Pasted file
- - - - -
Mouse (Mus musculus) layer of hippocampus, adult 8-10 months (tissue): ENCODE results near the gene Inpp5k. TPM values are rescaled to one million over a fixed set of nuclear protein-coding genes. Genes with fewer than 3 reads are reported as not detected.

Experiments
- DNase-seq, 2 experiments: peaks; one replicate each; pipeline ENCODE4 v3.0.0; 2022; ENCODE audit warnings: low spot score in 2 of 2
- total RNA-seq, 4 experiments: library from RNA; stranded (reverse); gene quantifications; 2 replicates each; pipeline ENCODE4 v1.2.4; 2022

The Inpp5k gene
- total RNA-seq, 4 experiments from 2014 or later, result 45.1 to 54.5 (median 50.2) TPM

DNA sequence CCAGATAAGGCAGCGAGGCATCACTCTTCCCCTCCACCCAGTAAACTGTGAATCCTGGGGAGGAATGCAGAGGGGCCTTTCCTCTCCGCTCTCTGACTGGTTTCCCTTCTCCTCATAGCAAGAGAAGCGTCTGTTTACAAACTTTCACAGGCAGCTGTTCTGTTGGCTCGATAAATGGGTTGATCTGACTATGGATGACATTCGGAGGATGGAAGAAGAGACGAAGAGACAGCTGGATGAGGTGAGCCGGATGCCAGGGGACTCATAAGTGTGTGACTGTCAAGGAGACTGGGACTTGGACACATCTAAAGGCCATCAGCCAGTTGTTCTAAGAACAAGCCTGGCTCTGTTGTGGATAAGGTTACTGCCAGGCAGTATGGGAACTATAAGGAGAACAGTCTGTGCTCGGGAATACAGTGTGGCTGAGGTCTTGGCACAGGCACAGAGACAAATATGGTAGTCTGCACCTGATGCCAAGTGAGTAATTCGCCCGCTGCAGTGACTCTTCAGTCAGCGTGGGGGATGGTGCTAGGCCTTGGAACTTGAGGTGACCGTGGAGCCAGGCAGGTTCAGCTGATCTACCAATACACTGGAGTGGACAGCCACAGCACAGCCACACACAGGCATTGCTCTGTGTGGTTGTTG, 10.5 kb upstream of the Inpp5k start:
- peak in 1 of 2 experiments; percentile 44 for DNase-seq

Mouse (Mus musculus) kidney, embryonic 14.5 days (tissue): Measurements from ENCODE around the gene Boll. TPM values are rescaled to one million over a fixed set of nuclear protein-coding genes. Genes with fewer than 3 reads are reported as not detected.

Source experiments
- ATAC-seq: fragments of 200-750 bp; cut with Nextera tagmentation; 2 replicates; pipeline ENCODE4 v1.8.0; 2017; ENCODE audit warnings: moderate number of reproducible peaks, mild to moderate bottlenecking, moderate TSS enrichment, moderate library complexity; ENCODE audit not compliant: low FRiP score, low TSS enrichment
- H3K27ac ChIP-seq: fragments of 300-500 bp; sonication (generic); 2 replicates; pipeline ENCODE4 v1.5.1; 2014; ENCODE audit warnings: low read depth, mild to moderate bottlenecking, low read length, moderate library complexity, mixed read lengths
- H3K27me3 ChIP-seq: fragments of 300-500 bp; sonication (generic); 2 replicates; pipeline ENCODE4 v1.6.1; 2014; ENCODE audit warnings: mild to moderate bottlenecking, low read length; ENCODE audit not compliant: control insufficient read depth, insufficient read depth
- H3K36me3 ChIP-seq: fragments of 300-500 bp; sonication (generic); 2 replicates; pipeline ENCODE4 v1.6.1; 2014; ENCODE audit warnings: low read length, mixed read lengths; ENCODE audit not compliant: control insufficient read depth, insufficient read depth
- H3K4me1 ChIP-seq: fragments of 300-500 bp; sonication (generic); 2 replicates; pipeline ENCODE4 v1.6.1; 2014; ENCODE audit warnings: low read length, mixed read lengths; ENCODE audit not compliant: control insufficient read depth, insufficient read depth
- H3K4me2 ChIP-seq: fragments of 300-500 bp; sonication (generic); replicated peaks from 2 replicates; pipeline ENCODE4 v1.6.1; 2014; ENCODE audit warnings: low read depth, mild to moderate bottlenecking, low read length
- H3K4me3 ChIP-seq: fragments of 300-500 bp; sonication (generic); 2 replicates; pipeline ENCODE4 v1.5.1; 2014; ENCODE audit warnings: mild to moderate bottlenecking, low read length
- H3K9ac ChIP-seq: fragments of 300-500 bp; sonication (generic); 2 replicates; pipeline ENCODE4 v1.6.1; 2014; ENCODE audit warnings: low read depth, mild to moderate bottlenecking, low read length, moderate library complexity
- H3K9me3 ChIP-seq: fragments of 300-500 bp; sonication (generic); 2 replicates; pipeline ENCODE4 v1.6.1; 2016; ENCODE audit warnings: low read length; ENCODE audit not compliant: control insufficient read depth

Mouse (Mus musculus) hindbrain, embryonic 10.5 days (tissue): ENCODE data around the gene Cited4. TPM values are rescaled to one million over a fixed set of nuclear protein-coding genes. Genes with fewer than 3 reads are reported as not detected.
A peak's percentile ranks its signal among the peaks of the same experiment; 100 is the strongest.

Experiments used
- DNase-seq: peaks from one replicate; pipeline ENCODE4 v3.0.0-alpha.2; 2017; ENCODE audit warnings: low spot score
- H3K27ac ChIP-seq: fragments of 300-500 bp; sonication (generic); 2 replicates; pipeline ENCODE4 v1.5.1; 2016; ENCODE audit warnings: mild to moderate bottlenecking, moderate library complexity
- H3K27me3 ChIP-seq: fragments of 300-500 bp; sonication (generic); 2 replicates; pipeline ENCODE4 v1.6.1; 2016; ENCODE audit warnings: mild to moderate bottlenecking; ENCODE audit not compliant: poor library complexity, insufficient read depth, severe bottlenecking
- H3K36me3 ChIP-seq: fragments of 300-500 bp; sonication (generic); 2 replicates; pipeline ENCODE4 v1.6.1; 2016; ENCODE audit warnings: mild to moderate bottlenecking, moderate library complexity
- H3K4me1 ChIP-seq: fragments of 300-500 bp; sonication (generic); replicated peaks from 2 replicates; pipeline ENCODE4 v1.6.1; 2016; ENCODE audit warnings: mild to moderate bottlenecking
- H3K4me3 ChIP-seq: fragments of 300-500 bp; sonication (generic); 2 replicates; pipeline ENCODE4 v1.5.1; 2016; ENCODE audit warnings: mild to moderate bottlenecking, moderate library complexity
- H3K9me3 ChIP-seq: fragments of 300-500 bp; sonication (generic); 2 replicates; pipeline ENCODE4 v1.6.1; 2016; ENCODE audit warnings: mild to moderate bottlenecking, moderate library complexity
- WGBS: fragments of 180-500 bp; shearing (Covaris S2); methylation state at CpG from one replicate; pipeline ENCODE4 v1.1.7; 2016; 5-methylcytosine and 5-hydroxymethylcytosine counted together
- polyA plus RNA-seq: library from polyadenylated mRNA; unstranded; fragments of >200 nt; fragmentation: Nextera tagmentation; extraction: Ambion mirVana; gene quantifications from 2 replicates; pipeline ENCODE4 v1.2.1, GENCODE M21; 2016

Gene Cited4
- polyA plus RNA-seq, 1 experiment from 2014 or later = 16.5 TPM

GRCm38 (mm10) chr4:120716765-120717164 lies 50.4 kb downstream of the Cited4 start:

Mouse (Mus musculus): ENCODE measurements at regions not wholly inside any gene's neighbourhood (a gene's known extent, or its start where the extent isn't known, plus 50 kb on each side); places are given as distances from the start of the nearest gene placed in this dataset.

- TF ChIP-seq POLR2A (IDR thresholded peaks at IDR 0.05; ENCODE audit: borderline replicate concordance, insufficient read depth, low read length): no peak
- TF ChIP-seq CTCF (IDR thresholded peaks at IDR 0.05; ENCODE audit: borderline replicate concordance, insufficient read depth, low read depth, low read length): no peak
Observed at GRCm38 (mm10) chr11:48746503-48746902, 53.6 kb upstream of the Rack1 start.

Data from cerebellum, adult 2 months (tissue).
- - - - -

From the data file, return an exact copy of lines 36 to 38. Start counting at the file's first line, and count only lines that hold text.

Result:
- TF ChIP-seq POLR2A (IDR thresholded peaks at IDR 0.05; ENCODE audit: borderline replicate concordance, insufficient read depth, low read length): no peak
- TF ChIP-seq CTCF (IDR thresholded peaks at IDR 0.05; ENCODE audit: borderline replicate concordance, insufficient read depth, low read depth, low read length): no peak
Observed at GRCm38 (mm10) chr11:48746503-48746902, 53.6 kb upstream of the Rack1 start.